In fact, always try to keep all foot traffic away from the direct growing zones around your plants. The less you trample around the root zone of your plants, the better they will grow and perform.
#3 Create A Deep Planting Hole – How To Best Plant Tomatoes
The deeper you plant your tomatoes, the better! Tomatoes need a deep planting hole to develop strong, healthy roots.
When planting, place transplants down so that 1/3 to 1/2 of the plant is in the ground. This allows roots to develop from the root ball, and from the portion of stem that is buried.
Listen In To Our Podcast On How To Grow The Best Tomatoes On The Block!
Don’t be afraid if you are burying the lower set of leaves on plants. All of those little tiny hairs on the stems of plants will grow into roots underneath the soil.
And all of those roots will serve in bringing in moisture and nutrients to the plant as it grows. It is a simple formula for success. The more roots, the more nutrition the plant will receive over the course of its life.
And here is an extra planting tip we love – use a post hole digger to make your holes! It is fast, easy on the back, and creates a wide and deep hole perfect for planting. We dig down to a depth of about 8 to 10 inches for each plant.
#4 Fill Your Planting Hole With Power! – How To Best Plant Tomatoes
Now that you have that perfect planting hole, it’s time to fill it with power!
We fill our planting holes back in with an equal mixture of compost and garden soil along with a few extra powerful organic ingredients added in. And it simply works magic on our plants!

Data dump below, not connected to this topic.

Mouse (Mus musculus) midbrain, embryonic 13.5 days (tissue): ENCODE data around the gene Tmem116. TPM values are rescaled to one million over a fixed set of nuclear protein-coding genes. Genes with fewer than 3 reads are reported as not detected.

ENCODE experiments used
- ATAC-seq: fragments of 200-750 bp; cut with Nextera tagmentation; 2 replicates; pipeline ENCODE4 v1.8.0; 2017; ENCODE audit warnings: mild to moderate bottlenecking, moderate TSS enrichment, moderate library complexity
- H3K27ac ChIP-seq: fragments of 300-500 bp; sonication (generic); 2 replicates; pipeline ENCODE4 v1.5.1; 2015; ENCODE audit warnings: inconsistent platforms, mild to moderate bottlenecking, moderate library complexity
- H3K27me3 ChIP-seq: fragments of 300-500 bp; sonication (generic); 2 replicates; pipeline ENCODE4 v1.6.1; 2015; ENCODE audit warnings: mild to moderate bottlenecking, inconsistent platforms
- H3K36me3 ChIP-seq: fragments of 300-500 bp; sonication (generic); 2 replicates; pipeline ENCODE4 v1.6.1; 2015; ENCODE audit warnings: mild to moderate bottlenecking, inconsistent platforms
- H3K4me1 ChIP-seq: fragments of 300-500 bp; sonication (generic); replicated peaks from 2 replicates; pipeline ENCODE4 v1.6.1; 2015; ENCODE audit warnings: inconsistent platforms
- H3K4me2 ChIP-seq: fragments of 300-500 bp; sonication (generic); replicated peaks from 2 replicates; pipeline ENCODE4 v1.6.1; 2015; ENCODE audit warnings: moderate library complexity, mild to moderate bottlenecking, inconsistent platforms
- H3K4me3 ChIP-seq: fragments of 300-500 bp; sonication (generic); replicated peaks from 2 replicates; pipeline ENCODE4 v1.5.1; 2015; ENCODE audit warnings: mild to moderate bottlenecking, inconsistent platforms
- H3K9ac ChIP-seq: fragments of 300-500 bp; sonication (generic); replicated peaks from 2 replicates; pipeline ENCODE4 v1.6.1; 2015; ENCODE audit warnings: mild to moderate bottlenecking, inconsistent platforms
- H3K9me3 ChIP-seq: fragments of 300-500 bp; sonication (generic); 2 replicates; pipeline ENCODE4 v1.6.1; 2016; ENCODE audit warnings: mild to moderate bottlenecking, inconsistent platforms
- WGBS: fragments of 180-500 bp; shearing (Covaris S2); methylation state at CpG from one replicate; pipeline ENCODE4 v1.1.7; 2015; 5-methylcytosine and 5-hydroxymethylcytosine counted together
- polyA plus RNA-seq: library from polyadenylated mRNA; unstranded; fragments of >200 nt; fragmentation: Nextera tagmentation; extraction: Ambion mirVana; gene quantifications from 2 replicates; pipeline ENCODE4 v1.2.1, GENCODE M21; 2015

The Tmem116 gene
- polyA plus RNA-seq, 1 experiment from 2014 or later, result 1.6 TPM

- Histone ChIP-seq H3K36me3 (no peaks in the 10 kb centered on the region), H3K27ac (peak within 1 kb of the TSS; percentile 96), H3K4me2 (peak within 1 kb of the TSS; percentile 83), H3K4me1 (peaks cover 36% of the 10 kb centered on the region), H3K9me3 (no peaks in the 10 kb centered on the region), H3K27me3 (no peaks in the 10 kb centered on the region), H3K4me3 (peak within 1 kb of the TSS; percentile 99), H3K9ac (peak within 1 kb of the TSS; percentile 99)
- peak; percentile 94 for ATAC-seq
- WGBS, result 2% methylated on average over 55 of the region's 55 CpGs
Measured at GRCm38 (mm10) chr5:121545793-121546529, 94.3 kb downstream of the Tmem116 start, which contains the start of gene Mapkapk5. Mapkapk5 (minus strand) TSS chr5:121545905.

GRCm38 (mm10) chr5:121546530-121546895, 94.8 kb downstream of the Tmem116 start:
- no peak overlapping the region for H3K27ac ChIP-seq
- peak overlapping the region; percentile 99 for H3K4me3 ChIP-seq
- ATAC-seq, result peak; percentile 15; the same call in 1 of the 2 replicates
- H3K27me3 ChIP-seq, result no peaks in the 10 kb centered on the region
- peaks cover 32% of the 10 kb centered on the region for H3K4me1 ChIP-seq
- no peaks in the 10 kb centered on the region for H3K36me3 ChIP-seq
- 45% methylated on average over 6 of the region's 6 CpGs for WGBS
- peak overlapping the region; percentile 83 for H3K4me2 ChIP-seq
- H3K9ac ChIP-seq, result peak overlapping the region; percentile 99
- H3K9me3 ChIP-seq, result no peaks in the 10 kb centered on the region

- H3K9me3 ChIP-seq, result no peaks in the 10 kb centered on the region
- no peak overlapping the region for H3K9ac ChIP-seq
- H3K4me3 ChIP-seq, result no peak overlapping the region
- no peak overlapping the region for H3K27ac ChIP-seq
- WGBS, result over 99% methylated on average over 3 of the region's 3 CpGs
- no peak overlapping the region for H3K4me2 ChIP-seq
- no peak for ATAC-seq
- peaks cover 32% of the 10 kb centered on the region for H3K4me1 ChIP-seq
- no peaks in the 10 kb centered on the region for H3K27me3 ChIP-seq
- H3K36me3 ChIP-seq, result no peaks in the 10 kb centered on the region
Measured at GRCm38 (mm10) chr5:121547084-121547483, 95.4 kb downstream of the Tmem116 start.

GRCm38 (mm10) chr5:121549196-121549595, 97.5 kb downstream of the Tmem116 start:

In addition to the soil and compost, we crush a few eggs shells, and add in a few tablespoons of spent coffee grounds and worm castings.
The eggs shells break down and add calcium to the soil, helping prevent black rot and blossom rot. The coffee grounds and worm castings are powerful fertilizers, that release their nutrients back slowly to the plants as they grow.
It is a mixture our tomatoes thrive on! And I have to say, the worm castings are truly the star ingredient that makes a difference.
It always amazes us each year to see the difference in the trial plants we plant with and without castings. Without fail, the plants with castings take off far faster, and always are the first to produce.
#5 Mulch Deep – How To Best Plant Tomatoes
Mulch is the final key, and a big one! It not only keeps out competing weeds, but provides insulation to the tomato plant’s root zone. That helps keep the soil temperature and moisture levels regulated on both cool evenings and hot days.
But here is a little secret that can pay big dividends, you can also use mulch to provide a slow release of power to your plants. And to do that, we use a double-mulch approach.
First, we place a 1 to 2″ thick layer of compost in a 10 to 12 inch circumference around each plant. Then we finish by placing a 3 to 4 inch layer of straw, grass clippings or shredded leaves (whatever we have on hand) to finish the mulching.
The compost provides power down into the soil every time it rains or we water. The nutrients slowly leach down to the roots, and give the tomato plants extra energy. Meanwhile. the top layer of mulch insulates the soil and prevents competing weeds.
It is a perfect combination that works wonders for your tomato plants. Here is to getting your tomato plants off to a great start, and to your best harvest ever this summer! Happy Gardening – Jim and Mary.